First came a wave of attacks in the German and Austrian press, vilifying and ridiculing him for comparing the pandemic response to the Third Reich, and his own protest to the work of Hans Scholl, co-founder of the White Rose resistance movement in Nazi Germany. As if on cue, heads of concert houses and other event organizers proclaimed they would distance themselves from the pianist, thereby casting his professional future in doubt. His assassination culminated on December 20, 2020, when he was banished from the Villa Wahnfried (Wagner’s home in Bayreuth, now the Wagner Museum). On February 17, 2021— less than two months after he was excommunicated from the most important institution of his life and work—Stefan Mickisch was found dead of apparent suicide.
The cancellation of Stefan Mickisch was especially bizarre when one considers that many of the points he made in his Facebook post were true. Though his tone was irritable and his essay more of a rant than a careful composition, much of what he stated was a matter a fact. The German federal state had indeed responded to the pandemic by greatly expanding its power and undermining basic rights and freedoms. The state was indeed increasing its surveillance of everyone and suppressing opposing opinions. Its mask mandate and planned vaccine mandate were indeed illiberal and dehumanizing, especially considering that neither masks nor the experimental injections prevent infection. All of the sanctimonious rhetoric about getting the vaccine “to protect others” was the worst kind of mendacious nonsense. This propaganda campaign was carried out by a partnership between the state and corporations such as Pfizer, BioNTech, and Moderna—a partnership highly reminiscent of fascist corporatism.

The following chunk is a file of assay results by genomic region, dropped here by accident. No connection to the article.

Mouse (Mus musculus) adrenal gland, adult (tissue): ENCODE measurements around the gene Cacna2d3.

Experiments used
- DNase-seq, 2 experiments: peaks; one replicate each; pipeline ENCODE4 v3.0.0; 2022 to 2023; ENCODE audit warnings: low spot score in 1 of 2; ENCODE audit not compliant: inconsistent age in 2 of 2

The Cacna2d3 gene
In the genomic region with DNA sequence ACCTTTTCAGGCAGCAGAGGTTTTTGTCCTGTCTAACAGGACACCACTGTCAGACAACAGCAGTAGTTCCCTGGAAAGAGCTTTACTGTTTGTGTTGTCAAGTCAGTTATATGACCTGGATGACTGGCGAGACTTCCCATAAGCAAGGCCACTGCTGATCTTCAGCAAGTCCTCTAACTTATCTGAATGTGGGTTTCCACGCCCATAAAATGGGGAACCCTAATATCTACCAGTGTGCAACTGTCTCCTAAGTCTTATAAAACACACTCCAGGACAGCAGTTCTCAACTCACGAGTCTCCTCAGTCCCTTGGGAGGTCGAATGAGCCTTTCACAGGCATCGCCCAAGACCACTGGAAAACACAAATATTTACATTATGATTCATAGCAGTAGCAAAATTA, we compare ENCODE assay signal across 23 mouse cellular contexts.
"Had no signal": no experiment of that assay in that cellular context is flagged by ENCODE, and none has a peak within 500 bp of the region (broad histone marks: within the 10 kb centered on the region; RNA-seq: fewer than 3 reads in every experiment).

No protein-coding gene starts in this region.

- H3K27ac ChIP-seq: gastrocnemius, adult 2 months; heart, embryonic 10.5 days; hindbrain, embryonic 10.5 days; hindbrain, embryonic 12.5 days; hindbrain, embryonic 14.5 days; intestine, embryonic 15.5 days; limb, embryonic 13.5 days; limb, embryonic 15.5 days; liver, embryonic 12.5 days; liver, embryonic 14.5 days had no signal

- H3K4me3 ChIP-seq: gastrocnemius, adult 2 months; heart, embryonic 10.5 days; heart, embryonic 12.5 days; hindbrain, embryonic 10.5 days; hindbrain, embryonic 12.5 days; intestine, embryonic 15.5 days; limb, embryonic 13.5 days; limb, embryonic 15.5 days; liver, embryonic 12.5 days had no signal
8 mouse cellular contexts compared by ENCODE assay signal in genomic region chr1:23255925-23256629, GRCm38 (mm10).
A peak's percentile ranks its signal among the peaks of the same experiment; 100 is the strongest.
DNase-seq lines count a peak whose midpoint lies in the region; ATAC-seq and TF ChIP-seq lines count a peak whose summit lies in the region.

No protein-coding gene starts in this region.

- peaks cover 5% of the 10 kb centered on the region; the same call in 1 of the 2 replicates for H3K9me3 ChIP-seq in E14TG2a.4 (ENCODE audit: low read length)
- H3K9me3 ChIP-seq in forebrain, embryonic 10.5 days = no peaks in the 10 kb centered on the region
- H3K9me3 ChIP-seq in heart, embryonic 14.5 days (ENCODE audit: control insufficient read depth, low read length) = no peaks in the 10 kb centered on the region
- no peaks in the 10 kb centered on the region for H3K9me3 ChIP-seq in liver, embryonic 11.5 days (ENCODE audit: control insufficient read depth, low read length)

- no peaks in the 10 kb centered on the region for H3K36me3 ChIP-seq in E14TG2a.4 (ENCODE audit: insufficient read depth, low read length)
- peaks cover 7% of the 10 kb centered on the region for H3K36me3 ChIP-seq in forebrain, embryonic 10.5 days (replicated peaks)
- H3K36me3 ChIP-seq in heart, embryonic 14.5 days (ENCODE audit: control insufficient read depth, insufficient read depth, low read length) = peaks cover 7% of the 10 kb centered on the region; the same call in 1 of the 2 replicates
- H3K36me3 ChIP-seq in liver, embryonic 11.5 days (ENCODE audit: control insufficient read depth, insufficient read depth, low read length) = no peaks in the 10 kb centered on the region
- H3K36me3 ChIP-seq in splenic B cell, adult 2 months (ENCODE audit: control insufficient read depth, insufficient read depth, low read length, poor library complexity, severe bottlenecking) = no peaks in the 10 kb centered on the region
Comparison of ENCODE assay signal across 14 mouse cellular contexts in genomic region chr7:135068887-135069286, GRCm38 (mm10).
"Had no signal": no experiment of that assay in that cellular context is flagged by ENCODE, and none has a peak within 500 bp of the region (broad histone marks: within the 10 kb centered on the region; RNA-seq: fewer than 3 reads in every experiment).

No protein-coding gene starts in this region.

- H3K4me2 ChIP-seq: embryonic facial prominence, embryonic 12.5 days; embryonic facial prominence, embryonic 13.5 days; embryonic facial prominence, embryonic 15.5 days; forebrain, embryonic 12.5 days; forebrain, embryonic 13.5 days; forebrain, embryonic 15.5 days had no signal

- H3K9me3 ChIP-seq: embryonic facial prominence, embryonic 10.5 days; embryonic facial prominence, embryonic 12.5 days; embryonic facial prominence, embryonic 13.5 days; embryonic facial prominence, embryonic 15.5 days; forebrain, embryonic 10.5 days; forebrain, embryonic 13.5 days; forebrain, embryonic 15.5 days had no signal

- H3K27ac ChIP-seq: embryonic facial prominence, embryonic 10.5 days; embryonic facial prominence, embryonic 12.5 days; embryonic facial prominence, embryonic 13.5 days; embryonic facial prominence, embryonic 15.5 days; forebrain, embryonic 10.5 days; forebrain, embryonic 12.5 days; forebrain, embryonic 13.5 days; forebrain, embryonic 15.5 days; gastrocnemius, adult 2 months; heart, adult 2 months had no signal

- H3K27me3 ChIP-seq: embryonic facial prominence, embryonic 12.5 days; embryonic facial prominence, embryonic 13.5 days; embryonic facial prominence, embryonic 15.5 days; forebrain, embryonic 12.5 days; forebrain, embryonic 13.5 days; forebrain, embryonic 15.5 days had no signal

For a moment let’s imagine that Herr Mickisch did not make any valid points in his Facebook post—that his comparison of pandemic policy to the Nazi regime was unfounded. So what? Freedom of speech is not for the protection of utterances with which we all agree. The whole point of it is to protect the right to state opinions that are not held by the majority. This being the case, how are we to characterize the creepy ostracism of one of Germany’s most cultivated and distinguished artists? Is it just me, or this sort of brutal treatment reminiscent of a fascist dictatorship?
Censorship—along with extreme intellectual conformity—is a reliable sign that a society is lapsing into totalitarianism. Totalitarian governments do not announce themselves as such, and most of the people who participate in totalitarian movements flatter themselves that they are acting for the greater good. The people who sympathize with totalitarian directives (out of a craving for safety) believe the regime’s propaganda and therefore don’t see what is happening until it’s too late.
Herr Mickisch recognized this manifestation of the totalitarian spirit and he protested it. As he understood, the totalitarian spirit grows in proportion to the lack of resistance it encounters. He perceived it in its early stages and spoke out against it. The severe penalties he suffered as a consequence are evidence that he was right.
Rest in Peace, Stefan Mickisch, and shame on your shallow and self-righteous critics.
Note: German speakers can learn more about his cancellation and death in this video commentary.
One of our country’s most important freedoms is that of free speech.